There is an undeniable Irish influence on the Canadian way of life and that’s largely because of the waves upon waves of Irish immigrants who settled here way before Canada was even Canada. It actually got to the point when Irish immigrants made up the majority of the populations of every town and city in the country. It comes as no surprise then that Canada’s rich lottery culture has deep Irish roots, too.
How Canada has accepted lotteries — with open arms and much excitement — mirrors the way the Irish embraced this game of chance. Lottery participation is high in both countries, with Ireland’s National Lottery needing to set up other lotteries like Jackpot, Telly Bingo and Winning Streak to keep pace with the unwavering interest of the Irish public. The same has happened here, with Canadians frequently flocking to lottery outlets. That can of course be attributed to that Irish influence, which has been gleaned from the rich Celtic heritage in this country.
As in Ireland, lotteries are also used in Canada for noble causes, like supporting charities and in the case of Toronto’s Pot O’Gold Lottery, generate grant funds for various Irish cultural organisations. As reported here on Celtic Canada, tickets to this unique lottery cost $100 a piece, with each eligible for every one of the bi-weekly draws held throughout the year, even if it is drawn. Prizes include cash ($2,500, $1,500, and $1,000), trips to Ireland, Florida, and Las Vegas and a car or its cash equivalent (grand prize). Last year’s big winner, Ian McAnoy, emigrated from Dublin to Canada in the 1960s and his fondness for playing the lottery is evident through the cross-cultural underpinnings involved in this game of chance.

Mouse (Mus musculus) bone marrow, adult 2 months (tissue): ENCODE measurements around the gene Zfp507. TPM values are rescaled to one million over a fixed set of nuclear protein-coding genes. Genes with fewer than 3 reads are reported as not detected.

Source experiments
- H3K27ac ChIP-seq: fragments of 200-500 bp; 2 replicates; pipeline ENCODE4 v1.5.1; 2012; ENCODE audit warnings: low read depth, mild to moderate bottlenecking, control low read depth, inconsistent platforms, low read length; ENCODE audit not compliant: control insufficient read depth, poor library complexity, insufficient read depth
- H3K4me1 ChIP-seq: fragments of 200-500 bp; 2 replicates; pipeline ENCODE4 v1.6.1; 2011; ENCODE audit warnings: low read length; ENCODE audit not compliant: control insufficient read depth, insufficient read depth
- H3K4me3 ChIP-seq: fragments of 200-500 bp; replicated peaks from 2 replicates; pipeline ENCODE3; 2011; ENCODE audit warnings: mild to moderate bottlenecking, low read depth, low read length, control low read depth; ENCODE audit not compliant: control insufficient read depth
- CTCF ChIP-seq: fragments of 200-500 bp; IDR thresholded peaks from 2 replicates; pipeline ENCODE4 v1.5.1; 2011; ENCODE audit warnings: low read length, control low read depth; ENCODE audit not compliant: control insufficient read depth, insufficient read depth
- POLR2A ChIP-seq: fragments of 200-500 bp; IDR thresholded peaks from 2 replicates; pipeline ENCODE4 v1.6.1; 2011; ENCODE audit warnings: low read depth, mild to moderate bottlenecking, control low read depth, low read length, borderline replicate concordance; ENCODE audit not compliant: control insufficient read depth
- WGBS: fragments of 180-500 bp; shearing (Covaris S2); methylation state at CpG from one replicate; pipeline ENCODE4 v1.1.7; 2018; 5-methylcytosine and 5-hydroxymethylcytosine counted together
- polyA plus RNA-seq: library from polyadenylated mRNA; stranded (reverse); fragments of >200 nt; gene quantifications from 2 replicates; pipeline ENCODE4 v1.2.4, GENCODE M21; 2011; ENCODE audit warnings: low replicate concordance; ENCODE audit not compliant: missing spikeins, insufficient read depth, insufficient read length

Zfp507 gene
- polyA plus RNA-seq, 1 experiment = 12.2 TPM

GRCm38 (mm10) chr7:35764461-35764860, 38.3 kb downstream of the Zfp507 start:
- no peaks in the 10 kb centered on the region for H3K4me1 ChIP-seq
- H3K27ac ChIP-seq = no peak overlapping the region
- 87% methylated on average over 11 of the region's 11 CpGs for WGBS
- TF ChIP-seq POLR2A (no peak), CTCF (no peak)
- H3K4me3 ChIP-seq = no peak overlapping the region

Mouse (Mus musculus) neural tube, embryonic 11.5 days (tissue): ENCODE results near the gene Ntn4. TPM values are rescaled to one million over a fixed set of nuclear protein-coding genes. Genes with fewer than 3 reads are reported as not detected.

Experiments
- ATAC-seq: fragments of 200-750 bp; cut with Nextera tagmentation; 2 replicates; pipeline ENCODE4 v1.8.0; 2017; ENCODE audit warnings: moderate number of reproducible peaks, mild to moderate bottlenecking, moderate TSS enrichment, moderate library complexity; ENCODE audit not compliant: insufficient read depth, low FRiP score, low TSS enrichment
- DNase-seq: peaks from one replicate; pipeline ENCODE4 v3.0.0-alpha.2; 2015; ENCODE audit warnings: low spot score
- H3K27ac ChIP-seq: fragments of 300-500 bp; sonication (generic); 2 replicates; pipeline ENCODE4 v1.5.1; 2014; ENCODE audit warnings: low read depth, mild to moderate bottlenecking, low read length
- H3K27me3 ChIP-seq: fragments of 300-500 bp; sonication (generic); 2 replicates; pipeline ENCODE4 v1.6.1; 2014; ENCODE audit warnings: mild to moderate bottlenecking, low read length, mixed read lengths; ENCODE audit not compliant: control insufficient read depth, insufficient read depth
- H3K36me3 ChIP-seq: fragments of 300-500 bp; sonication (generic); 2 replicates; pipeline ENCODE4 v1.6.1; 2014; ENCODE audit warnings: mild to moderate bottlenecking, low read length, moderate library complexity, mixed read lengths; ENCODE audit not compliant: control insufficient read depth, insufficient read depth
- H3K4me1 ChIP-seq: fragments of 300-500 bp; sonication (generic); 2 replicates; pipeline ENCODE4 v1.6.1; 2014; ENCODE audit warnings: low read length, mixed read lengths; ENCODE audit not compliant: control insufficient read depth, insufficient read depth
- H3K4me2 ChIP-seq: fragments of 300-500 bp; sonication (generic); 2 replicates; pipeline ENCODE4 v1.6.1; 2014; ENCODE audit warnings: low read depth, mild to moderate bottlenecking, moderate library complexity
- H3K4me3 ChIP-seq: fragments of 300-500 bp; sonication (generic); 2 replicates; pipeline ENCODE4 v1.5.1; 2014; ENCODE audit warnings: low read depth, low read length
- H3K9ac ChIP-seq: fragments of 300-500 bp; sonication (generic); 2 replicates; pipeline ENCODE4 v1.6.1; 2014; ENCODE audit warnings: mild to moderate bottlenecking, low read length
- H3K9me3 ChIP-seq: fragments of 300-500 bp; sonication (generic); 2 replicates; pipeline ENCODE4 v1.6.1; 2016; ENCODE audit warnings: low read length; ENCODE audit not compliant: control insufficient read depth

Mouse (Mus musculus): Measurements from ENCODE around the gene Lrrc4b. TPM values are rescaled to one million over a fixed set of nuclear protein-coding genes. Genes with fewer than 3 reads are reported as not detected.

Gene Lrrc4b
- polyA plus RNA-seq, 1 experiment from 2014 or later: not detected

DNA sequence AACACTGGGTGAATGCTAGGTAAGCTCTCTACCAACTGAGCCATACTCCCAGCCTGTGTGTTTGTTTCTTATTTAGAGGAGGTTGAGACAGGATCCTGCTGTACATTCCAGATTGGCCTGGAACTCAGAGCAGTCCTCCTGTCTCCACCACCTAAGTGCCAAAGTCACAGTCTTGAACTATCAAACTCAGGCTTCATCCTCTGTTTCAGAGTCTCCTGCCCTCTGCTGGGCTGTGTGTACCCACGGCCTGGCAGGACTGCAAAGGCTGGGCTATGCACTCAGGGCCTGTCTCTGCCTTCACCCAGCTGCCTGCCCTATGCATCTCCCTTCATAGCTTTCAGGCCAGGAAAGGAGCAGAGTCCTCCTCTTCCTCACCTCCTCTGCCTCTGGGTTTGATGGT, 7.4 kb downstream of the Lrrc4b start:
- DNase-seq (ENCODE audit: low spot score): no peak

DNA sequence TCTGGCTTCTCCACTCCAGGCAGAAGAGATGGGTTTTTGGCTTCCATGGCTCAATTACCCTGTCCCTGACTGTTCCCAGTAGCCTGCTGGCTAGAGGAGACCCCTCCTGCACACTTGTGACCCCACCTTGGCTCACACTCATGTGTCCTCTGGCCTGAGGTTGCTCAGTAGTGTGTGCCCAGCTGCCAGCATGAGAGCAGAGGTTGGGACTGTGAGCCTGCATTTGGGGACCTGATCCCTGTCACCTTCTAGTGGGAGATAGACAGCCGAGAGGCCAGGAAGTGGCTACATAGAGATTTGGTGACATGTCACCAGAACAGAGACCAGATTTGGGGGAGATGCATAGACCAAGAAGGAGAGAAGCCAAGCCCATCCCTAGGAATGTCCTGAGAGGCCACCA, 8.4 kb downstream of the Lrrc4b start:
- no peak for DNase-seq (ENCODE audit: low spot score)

Nowadays, lotteries continue to be a big deal in Canada, with players having the option to play smaller-scale, regional lotteries, national lotteries, or even cross border lotteries. Back in May, CTV News reported how Lotto Max whipped up a frenzy among Canadian lottery players as its prize money ballooned to a record-breaking $110 million. The jackpot — capped at $60 million to give more people a shot at winning smaller prizes — was eventually won a month later by a lone bettor from Quebec.
If home lotteries aren’t enough, Canadians can even try their luck in lotteries held south of the border. Lottoland notes that the two largest lotteries in the US, Powerball and MegaMillions, can now be played in Canada. Doing so is a bit trickier than playing traditional Canada-based lotteries, mainly due to tax reasons. Despite that caveat, quite a few are, indeed, playing Powerball and MegaMillions from the comforts of their home. In fact, many Canadians played Powerball as its jackpot kept growing and growing, ultimately reaching a staggering $1.6 billion (C$2.1 billion). There was no luck of the Irish, though, as Californians, not Canadians, claimed the life-changing prize.
As the Irish continue patronising lotteries on their home soil, expect much of the same to happen here in Canada, where the Irish mindset and culture have been deeply ingrained into the Canadian way of life.